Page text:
1. Lying supine, place a rolled towel under the neck, and press the back of the head into the floor without tucking the chin or flexing the neck.
  2. Standing upright, press the chin back into the neck (this can be done against an elastic band as pain permits. Wrap the band behind the neck, holding one end in each hand. Extend the elbows while keeping the neck straight.).
  3. Standing upright, nod the head, flexing the neck and returning to neutral
  4. Lying supine, lift the head off the floor and nod the head, flexing the neck.
  5. Sitting upright, with the shoulders relaxed and fingers pressing into the cervical neck bones, lift the chin up and extend the neck.

The Neck and Shoulder Connection

Note that neck and shoulder pain often occur together, so resistance strength training of muscles that attach to neck and shoulder bones can help both areas. Neck pain can be addressed by strengthening the trapezius, which is also involved with the shoulder because it’s attached to the scapula, acromion and clavicle bones of the shoulder.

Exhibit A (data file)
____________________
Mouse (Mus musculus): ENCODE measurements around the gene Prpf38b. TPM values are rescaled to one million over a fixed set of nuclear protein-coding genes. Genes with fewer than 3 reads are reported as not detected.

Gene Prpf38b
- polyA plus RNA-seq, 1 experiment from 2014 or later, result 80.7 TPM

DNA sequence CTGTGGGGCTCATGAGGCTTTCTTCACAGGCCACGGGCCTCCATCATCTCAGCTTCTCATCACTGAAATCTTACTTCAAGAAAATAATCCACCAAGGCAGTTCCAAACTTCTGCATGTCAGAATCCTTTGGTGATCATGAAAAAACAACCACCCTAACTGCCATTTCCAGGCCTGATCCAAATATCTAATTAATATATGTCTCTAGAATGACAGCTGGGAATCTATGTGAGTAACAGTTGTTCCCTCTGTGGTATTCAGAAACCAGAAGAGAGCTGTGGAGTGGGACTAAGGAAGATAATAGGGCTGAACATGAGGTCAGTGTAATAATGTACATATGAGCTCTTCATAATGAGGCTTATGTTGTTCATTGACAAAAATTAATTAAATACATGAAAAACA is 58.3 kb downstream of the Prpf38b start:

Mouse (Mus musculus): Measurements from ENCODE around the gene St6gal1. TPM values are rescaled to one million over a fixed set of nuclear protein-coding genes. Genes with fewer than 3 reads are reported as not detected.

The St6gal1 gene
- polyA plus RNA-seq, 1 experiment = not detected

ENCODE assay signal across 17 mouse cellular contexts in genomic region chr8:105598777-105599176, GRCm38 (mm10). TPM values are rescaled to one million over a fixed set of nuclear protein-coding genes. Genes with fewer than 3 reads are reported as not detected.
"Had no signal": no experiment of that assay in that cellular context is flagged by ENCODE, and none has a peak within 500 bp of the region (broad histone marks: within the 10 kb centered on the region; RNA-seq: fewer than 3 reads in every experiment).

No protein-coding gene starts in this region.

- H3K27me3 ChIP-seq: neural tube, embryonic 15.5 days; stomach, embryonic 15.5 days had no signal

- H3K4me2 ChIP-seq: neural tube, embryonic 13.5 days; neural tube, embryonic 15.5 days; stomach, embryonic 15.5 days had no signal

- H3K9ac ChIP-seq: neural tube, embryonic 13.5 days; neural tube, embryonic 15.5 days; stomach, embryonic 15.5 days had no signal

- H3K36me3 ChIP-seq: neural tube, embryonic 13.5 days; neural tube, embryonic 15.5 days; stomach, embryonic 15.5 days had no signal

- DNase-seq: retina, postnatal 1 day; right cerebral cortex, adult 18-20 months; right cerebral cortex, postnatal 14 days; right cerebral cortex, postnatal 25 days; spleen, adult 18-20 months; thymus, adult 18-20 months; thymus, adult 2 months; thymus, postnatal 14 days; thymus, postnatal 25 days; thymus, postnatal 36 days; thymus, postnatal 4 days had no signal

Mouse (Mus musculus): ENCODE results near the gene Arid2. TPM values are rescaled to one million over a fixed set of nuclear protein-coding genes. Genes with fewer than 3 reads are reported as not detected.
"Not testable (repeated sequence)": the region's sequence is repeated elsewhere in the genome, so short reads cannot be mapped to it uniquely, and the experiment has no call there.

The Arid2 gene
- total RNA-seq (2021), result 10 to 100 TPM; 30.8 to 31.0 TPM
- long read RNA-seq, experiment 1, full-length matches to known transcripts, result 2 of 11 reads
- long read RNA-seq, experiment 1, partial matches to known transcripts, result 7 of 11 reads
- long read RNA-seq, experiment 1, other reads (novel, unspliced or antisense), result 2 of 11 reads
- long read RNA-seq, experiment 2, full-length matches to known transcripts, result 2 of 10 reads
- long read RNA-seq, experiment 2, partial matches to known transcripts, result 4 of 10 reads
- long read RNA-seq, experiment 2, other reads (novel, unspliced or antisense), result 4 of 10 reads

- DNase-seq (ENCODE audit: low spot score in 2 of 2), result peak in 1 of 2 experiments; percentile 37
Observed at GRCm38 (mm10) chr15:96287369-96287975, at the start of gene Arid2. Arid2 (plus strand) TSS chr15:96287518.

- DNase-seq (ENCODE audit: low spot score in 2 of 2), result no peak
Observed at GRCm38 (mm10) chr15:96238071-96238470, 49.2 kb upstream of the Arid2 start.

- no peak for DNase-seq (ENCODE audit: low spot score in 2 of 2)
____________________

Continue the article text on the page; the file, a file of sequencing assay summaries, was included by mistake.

Shoulder Instability and Pain

The shoulder is a ball-and-socket joint; good range of motion is dependent upon keeping the ball in the center of the socket. Or, to use another analogy from Lisa Kerns, MS PT CSCS, the shoulder joint is like a golf ball sitting on a tee. The ball falls off the tee when there are imbalances in the muscles surrounding the joint. A weightlifter who focuses on the chest and neglects the back may end up with shoulder pain because the humerus shifts forward in the joint as tight chest muscles pull it.

The following exercises help treat neck and shoulder pain by improving the strength and imbalances of muscles involving the scapula and glenohumeral joint.

  1. Prone row
  2. Upright row
  3. Military press
  4. Lateral raise
  5. Prone shoulder extension
  6. Side-lying glenohumeral external rotation
  7. Prone straight arm T squeeze
  8. Upright internal rotation

Back Pain Relief Through Resistance Training

Weightlifters who complain of chronic low back pain may not be spending enough time working on their core. Relying on a weight belt to support the back is not enough.

The first line of defense against back pain is a strong core. Balancing the muscles supporting the spine on both the back and front of the body help prevent back pain. Again, be sure that the pain is not accompanied by numbness or weakness in the lower extremities. These symptoms are best assessed by a physician.

The following exercises start with no resistance, other than gravity, and gradually get more challenging.

Lumbar Extensor Strengthening: